The Importance of Taking Handwritten Notes
Love the article Best Ways and the recommendations that it made in terms of helping people take good handwritten notes. A good read of approaches and techniques to help be successful. I like the mind mapping approach myself as I am a visual person and love to create circles, boxes, arrows, etc to help set the flow of information and learning.
Also really liked the information shared in 3 Reasons as it helps to share the importance of handwritten notes. Why this is so important to university/college students, employees, and adults?
Help individuals retain greater information through the organization of info & kinetic movement.
It’s been demonstrated that adults a.k.a. people 18 or older, retain 40% more information when they add kinetic movement to their learning. The average person cannot take note of all that is said, therefore you must already start to listen, synthesize and summarize what you are hearing. You must also be able to organize it in order to be able to reread it and understand what was written - frustrating when you look back and certain info is lost.
WHY IS THIS NOT STANDARD?
But why do most favor taking notes on a laptop/tablet? Most probably as it is easier to retype verbatim while sitting in class or in a meeting with an open laptop. The reason? Typing is actually considered a mechanical movement that requires very little thought behind it once somebody becomes a great typist (there is a reason that stenographers can take notes down word for word, but often cannot repeat or recount the details of a day).
Yes, typing allows you to take more notes and it’s easier to do, but it also means that you retain less of the information. You are going through the motions, not integrating what you are hearing.
This is why in our workshops, I continuously encourage people to take handwritten notes in order for them to better understand and retain the information we share during our workshop.
Take notes your way to get the most out of your learning and from your meetings.
Personally, I took so many different types of notes, from client meeting notes, coaching notes, business development ideas, inquiries, multiple businesses to my to-do lists, that I am now doing digital notes. This allows me to access all of the different notes, avoid having multiple notebooks and all my different notes in one area
SHARE WITH US
In the comments, let us know how you take your notes and if you try to compare taking notes on a computer versus taking handwritten notes.
*** READ THE FULL ARTICLES HERE ***
3 Scientific Links Between Handwriting Your Notes and Memory
Published on Redbooth.com
Authored by Suzy Frisch
The Best Ways to Take Notes so You Actually Remember Information
Published on LifeHacker.com
Authored by Lindsey Ellefson
Was the link to Handwritten Notes removed? Read the full article here
3 Scientific Links Between Handwriting Your Notes and Memory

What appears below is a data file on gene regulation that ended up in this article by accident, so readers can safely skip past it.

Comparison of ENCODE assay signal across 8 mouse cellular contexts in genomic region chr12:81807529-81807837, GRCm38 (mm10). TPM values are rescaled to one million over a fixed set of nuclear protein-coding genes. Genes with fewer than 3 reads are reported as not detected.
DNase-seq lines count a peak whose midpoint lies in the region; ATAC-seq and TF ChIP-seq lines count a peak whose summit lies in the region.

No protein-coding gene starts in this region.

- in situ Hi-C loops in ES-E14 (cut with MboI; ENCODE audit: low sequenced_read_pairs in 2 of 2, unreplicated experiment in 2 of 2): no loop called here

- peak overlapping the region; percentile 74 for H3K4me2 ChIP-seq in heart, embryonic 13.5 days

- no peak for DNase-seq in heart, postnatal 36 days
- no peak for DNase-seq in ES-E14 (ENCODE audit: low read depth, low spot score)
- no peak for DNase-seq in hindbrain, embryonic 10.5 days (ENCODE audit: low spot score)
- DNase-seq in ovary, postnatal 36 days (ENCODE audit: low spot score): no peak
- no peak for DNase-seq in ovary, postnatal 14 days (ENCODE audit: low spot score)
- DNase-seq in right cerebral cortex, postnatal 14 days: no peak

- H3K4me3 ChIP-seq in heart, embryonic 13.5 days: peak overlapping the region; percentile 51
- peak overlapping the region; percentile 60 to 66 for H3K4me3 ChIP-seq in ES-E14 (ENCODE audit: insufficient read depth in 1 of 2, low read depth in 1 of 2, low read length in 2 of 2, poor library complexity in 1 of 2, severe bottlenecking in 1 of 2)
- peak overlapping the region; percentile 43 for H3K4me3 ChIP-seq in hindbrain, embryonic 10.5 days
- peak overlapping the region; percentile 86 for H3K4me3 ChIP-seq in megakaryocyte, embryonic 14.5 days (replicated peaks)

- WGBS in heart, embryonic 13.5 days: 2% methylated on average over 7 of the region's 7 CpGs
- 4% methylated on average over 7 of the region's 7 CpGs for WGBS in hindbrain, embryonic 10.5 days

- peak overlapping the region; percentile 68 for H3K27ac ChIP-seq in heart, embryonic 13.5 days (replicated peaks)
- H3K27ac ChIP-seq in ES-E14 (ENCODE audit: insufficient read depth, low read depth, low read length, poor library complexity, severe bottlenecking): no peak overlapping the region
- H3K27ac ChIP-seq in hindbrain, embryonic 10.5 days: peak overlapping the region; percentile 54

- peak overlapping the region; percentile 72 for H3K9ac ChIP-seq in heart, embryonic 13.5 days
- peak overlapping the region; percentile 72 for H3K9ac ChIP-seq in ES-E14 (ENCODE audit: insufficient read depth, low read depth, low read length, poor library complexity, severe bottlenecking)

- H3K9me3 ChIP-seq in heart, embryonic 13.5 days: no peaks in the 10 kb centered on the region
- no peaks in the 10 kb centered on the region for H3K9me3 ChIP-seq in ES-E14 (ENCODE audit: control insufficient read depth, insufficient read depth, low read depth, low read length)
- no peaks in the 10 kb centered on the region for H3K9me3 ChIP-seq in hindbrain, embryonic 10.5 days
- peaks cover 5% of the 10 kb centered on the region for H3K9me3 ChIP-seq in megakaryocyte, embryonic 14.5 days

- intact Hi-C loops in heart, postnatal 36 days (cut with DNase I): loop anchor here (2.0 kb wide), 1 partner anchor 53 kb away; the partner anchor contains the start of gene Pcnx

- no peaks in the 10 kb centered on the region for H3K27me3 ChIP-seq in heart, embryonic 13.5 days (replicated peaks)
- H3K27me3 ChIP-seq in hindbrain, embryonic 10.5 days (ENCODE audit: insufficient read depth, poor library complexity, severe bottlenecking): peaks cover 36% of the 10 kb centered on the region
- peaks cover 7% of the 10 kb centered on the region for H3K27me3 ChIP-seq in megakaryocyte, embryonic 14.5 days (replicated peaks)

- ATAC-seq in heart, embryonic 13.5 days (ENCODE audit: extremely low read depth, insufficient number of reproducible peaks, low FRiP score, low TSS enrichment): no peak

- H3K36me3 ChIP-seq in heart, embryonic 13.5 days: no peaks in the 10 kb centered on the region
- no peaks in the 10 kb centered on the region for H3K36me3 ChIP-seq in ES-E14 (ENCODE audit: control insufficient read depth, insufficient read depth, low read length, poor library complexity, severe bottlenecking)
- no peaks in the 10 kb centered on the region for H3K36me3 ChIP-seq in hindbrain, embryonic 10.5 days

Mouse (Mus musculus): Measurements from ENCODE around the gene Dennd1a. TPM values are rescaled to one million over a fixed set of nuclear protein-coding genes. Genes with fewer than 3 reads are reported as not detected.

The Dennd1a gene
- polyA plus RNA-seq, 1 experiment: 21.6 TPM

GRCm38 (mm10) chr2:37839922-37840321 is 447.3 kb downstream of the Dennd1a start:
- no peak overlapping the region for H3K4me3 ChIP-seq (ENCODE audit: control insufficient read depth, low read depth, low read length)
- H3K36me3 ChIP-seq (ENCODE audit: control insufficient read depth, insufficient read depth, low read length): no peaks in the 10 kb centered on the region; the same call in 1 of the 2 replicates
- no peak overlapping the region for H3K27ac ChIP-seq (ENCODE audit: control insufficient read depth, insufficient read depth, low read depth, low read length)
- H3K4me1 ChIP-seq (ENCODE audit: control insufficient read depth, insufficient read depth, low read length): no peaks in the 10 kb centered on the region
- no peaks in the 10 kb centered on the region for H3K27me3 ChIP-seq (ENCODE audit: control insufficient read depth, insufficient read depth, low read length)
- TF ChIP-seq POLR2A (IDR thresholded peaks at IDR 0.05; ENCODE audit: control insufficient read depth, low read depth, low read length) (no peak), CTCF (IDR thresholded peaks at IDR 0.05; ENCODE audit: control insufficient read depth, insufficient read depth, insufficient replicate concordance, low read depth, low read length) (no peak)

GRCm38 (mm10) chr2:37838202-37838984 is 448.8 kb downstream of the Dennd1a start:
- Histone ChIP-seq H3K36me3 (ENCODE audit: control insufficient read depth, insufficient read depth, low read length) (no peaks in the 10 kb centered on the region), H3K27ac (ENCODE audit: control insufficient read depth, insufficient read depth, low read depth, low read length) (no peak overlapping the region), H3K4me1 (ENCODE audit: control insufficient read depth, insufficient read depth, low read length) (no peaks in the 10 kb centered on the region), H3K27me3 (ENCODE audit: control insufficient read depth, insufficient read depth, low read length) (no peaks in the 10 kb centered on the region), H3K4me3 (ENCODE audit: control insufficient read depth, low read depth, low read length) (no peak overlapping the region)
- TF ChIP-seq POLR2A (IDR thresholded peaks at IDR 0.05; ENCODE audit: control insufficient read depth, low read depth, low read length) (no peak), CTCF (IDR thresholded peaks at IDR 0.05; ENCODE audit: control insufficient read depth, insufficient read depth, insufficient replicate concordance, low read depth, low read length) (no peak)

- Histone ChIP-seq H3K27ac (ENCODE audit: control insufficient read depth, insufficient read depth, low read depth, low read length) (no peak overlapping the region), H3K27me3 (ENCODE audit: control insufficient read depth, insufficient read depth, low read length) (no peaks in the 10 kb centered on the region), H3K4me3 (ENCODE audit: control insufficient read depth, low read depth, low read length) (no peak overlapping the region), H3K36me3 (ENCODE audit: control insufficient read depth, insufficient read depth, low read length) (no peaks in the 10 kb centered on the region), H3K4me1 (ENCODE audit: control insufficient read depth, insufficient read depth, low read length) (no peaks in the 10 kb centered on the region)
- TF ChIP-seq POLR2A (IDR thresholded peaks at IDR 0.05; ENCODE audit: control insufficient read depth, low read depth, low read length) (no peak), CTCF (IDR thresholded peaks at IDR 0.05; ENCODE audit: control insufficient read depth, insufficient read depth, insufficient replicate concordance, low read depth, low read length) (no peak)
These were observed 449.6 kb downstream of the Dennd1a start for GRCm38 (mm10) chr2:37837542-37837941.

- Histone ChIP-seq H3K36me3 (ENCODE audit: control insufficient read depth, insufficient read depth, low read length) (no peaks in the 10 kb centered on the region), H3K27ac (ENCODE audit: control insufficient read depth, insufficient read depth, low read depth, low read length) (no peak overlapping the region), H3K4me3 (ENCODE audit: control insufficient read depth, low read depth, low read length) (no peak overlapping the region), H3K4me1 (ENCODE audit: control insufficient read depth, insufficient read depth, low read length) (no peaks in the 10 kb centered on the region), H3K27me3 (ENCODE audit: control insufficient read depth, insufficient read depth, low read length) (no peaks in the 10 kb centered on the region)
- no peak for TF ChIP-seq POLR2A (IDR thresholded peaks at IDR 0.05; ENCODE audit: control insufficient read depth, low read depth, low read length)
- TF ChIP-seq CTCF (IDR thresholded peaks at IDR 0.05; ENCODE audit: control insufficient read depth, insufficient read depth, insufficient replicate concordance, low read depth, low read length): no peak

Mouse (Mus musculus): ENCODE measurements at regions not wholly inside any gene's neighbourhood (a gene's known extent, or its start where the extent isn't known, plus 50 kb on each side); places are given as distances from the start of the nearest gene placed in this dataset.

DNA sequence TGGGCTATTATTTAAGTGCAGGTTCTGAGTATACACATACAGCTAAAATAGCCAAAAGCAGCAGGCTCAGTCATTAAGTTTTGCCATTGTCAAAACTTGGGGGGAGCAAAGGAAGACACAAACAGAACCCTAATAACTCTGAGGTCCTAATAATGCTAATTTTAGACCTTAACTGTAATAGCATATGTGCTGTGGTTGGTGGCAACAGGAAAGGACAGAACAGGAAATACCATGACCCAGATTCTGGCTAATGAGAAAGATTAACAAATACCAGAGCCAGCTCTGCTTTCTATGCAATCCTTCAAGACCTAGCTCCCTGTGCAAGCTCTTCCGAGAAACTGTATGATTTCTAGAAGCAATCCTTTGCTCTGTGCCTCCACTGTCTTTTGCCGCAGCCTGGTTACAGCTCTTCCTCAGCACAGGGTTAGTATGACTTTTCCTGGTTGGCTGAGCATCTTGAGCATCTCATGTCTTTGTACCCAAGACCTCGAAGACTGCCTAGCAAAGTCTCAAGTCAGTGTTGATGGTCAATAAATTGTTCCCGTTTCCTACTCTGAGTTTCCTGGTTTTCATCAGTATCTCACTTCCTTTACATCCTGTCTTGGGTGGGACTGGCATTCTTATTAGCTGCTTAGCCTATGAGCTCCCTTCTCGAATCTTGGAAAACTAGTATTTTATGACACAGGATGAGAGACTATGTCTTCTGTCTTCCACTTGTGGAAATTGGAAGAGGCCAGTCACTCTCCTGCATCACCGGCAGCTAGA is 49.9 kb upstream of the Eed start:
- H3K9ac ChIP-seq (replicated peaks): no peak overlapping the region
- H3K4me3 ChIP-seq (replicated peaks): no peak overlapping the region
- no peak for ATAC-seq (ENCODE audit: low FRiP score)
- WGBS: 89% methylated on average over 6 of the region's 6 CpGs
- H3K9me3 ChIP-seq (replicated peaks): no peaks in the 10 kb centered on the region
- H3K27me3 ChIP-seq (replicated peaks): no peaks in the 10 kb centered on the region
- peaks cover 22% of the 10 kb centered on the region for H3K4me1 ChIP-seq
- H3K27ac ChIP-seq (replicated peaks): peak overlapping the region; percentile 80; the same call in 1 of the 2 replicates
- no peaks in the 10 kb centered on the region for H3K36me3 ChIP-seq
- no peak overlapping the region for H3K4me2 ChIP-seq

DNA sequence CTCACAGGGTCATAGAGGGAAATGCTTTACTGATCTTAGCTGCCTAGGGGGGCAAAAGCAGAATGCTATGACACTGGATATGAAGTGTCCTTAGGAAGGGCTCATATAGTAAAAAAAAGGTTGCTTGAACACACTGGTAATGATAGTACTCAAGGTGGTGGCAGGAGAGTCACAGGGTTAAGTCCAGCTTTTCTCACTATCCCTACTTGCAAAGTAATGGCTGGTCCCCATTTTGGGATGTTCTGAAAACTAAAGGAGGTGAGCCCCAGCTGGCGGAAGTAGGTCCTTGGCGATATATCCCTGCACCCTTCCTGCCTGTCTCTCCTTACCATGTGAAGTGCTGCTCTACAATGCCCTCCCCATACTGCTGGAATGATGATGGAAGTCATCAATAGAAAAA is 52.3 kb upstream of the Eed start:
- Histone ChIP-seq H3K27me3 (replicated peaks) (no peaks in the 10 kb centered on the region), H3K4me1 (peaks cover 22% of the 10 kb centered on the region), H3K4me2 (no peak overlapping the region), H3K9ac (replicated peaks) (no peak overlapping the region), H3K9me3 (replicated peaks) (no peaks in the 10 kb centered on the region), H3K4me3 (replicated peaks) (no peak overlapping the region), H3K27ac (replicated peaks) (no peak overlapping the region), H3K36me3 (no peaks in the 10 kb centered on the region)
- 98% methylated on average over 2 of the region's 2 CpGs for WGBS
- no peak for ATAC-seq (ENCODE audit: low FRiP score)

At conferences, lectures, and meetings, it’s common to see the people around you typing notes on their laptops, tablets, or phones. Maybe you’re doing it too! And why not? Typing is an incredibly efficient way to capture large amounts of information. But if you’re looking to actually master the material, typing notes is actually is not the best way to do that. Recent studies from psychologists and neuroscientists alike have found that handwriting is king for effective learning. It has to do with how the brain processes different inputs of information. More specifically, it matters whether you transcribe a speaker’s content digitally — or instead capture its essence on paper. As digital continues to dominate, going old-school with handwriting just might work to your advantage. Writing by hand tends to boost your ability to retain information, comprehend new ideas, and be more productive — with the added bonus of eliminating the distractions of your device. Read on to learn more about three scientific links between writing out your notes by hand and actually remembering the important stuff. 1. The pen is mightier than the keyboard So say researchers Pam Mueller of Princeton University and Daniel Oppenheimer of UCLA, who recently published a paper with that title in Psychological Science. The three experiments they did led them to conclude that using laptops for notetaking might actually impair learning. Why? Because it often leads people to process information more shallowly. In a nutshell, if you type your notes, you probably tend to record lectures verbatim. If you put pen to paper, you have to be more selective in recapping key components. Paper notetakers’ brains are working to digest, summarize, and capture the heart of the information. This, in turn, promotes understanding and retention. Mueller and Oppenheimer found that participants who took notes on laptops performed worse on conceptual questions than those who took traditional paper notes. “Laptop notetakers’ tendency to transcribe lectures verbatim rather than processing information and reframing it in their own words is detrimental to learning,” they wrote. When you really need to grasp new material, consider dusting off your trusty pen and paper. When you try to recall the information later, your brain will thank you for making its job easier. 2. Robust recall: Handwriting makes a difference Some notetakers argue that they’re more productive when they type because they can capture more material faster. But without reviewing and studying those notes after an event, all of that extra transcribing doesn’t do much good. Psychology professors Dung Bui, Joel Myerson, and Sandra Hale at Washington University found that taking computer notes does offer the immediate benefit of better recall than well-organized, handwritten notes. So the computer wins…at first. But then their research, published in the Journal of Educational Psychology, uncovered something interesting: that advantage disappears in about 24 hours. By that point, people who typed their notes actually performed worse on tests about the material. The researchers concluded that the typing notetakers had worse recall because they weren’t actively summarizing and synthesizing key points. “Taking organized notes presumably involves deeper and more thorough processing of the lecture information, whereas transcribing requires only a shallow encoding of the information,” they explained. Next time to you need to recall information from a lecture or meeting for more than 24 hours, consider handwriting your notes. The material will stick with you longer.